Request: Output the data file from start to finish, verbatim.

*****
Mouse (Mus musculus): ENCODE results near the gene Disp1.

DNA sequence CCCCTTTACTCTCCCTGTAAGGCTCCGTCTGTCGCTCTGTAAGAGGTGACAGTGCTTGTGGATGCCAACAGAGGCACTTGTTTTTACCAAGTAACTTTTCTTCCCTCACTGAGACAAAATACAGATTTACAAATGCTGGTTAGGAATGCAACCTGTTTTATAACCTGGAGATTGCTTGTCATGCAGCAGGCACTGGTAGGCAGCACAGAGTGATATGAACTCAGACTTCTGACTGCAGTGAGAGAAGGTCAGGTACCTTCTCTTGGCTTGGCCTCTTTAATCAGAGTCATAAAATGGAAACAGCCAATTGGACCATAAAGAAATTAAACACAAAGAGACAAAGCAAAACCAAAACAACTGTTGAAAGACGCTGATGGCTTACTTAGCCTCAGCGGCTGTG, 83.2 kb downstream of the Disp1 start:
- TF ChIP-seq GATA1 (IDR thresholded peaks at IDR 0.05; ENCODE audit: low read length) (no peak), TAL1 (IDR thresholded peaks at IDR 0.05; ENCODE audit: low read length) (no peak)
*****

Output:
Mouse (Mus musculus): ENCODE results near the gene Disp1.

DNA sequence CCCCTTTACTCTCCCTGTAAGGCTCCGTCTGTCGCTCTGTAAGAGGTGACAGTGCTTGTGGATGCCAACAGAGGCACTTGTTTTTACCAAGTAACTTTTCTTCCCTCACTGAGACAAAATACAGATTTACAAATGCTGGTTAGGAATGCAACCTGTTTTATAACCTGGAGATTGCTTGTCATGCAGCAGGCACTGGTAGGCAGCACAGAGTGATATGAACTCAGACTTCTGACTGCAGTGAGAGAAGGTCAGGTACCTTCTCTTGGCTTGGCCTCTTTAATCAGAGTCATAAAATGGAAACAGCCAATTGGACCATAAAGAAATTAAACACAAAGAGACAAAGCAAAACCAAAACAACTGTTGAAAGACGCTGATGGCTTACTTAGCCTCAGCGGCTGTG, 83.2 kb downstream of the Disp1 start:
- TF ChIP-seq GATA1 (IDR thresholded peaks at IDR 0.05; ENCODE audit: low read length) (no peak), TAL1 (IDR thresholded peaks at IDR 0.05; ENCODE audit: low read length) (no peak)